The third and final non-statutory public consultation closed in November 2017. When Irish Water submits the planning application to An Bord Pleanála in 2018 it will be followed by a statutory phase of public consultation. This statutory phase will be carried out by An Bord Pleanála and represents a further opportunity to have your say.
Members of the public and interested parties can make observations and submissions on the planning application directly to An Bord Pleanála up until 5.30pm on Friday, 9 November 2018.
The emerging preferred site for the Arklow Wastewater Treatment Plant is the Old Wallboard Factory site located at Ferrybank, Arklow.
A series of site assessments were undertaken as part of the site selection process.
Phase 1 - The site assessment process commenced in 2014 and assessed the suitability of a series of ten potential land parcels across Arklow against environmental (such as ecology, visual, traffic, odour, noise) and technical / economic criteria (including safety, planning, engineering, cost). Three potential land parcels were identified following this process.
Phase 2 - A further assessment of the three shortlisted land parcels was carried out, incorporating the interceptor sewers and outfalls against a range of environmental and technical criteria which resulted in the identification of the emerging preferred site, located at the Old Wallboard Factory site, Ferrybank, Arklow.
Wastewater treatment plants are described in terms of their designed treatment capacity, which is generally expressed as population equivalent (PE).
This is a measurement of total organic biodegradable load, including industrial, institutional, commercial and domestic organic load, on a wastewater treatment plant, converted to the equivalent number of population equivalent (PE). One person is considered to generate 60g of BOD per day (BOD is the 5 day biochemical oxygen demand); and 1PE is defined as being equivalent to 60g of BOD per day.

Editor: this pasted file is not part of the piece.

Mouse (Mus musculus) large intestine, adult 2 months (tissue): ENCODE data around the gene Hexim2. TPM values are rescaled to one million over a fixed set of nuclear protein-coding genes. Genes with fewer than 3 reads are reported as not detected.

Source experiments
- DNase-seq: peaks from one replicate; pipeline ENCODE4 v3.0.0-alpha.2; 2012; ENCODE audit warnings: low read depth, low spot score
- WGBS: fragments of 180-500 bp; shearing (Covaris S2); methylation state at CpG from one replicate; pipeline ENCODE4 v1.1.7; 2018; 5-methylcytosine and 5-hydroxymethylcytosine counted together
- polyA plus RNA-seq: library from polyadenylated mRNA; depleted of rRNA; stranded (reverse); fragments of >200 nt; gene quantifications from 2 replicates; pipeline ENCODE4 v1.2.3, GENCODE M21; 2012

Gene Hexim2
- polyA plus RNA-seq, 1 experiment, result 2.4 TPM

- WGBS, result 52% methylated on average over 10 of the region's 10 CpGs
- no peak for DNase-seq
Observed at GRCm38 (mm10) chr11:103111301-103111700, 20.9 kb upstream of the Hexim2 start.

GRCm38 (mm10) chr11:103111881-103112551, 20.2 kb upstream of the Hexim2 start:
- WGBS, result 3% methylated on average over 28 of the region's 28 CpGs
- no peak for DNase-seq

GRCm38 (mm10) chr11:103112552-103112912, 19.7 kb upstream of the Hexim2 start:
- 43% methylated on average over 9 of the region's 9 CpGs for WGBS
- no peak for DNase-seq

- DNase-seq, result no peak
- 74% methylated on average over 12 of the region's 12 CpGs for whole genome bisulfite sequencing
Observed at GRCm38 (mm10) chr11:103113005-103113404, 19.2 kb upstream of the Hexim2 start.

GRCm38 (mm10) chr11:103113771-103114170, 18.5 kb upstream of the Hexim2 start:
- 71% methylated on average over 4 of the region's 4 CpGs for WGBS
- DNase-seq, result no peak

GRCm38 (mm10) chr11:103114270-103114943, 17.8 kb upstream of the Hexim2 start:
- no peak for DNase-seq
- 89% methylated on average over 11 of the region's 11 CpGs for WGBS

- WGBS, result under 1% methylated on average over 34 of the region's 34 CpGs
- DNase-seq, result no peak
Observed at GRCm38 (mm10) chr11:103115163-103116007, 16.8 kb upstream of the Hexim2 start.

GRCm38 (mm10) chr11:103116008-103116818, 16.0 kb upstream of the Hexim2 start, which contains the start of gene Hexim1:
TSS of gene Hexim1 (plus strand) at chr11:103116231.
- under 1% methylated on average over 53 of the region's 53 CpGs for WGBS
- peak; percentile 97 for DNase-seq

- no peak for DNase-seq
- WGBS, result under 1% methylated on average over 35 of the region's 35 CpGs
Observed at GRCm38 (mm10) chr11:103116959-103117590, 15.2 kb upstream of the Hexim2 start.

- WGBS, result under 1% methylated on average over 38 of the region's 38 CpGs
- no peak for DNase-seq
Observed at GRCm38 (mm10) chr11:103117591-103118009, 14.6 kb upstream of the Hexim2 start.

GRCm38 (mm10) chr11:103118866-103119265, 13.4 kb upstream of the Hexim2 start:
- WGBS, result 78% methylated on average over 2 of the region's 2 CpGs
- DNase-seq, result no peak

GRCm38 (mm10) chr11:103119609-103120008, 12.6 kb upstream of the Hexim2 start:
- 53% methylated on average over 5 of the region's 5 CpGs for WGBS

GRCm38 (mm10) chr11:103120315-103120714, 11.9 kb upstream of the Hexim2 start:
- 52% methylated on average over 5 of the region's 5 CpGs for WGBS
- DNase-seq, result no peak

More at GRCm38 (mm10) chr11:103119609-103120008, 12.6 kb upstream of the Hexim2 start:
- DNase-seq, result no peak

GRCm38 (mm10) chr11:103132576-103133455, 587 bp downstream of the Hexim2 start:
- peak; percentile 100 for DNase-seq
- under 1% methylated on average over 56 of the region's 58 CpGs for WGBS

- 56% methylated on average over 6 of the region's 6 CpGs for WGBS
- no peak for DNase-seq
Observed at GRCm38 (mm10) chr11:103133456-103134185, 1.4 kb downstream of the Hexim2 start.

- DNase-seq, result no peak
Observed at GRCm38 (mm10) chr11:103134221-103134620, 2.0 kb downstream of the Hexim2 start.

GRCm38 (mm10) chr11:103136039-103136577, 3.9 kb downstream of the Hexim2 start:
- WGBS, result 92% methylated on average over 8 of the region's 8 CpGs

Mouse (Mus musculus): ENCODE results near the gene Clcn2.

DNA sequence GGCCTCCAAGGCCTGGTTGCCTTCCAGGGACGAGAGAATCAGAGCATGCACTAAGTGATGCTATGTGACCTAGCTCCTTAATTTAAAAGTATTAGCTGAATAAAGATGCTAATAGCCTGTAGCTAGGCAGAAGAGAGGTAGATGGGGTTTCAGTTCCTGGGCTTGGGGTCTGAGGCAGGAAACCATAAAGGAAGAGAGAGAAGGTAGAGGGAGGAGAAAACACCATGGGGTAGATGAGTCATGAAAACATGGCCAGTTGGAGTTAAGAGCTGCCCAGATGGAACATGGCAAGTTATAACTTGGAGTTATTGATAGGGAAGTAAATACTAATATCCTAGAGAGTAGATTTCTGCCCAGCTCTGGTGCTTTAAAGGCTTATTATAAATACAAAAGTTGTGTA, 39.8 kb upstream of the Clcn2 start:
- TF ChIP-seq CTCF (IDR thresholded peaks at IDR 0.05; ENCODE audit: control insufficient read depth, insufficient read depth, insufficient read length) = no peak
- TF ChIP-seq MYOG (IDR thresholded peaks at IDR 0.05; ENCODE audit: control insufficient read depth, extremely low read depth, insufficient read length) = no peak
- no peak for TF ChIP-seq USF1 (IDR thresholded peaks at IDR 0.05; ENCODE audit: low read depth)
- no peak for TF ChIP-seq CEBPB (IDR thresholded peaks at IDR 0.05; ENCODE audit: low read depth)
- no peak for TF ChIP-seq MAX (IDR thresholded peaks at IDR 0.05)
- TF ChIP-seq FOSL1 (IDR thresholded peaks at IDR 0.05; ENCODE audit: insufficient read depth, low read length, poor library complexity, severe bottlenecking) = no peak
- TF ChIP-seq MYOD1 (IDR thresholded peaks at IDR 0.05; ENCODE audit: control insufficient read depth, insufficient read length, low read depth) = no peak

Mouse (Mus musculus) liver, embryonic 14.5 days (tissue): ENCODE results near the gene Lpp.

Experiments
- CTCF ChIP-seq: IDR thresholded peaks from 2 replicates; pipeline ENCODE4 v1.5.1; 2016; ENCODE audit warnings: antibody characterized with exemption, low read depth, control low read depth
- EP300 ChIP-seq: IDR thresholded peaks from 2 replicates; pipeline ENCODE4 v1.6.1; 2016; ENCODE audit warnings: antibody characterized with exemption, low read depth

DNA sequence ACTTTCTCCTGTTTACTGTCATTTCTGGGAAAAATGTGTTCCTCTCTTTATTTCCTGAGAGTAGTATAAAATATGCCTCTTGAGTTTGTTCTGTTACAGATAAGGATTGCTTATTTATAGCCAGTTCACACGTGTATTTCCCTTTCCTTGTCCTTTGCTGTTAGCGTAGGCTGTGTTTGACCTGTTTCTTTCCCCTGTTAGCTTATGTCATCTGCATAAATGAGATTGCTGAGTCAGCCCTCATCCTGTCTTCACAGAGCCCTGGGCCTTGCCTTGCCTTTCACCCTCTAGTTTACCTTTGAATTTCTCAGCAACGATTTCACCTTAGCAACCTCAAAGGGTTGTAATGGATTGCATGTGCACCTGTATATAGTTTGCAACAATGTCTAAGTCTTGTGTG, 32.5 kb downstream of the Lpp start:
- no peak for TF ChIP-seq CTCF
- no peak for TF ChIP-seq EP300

In the case of Arklow WwTP, the population equivalent will be approximately 36,000 PE.
An Environmental Impact Assessment (EIA) is the process of identifying, predicting, evaluating and mitigating the possible effects on the environment of a project before a decision is made whether or not to proceed with that project. The steps in the EIA process are set out in national and EU legislation.
Simply put, an Environmental Impact Assessment (EIA) is a process for anticipating the effects on the environment caused by a development. An Environmental Impact Assessment Report (EIAR) is the document produced as a result of that process.
When a project proposer submits its application for consent to An Bord Pleanála it must include an Environmental Impact Assessment Report (EIAR) describing the project and its anticipated effects on the environment.
A period of public consultation then follows, during which the public and any interested body may make comments and observations to An Bord Pleanála on the project and its environmental effects. An Bord Pleanála must then undertake an Environmental Impact Assessment of the project before making its determination on the application.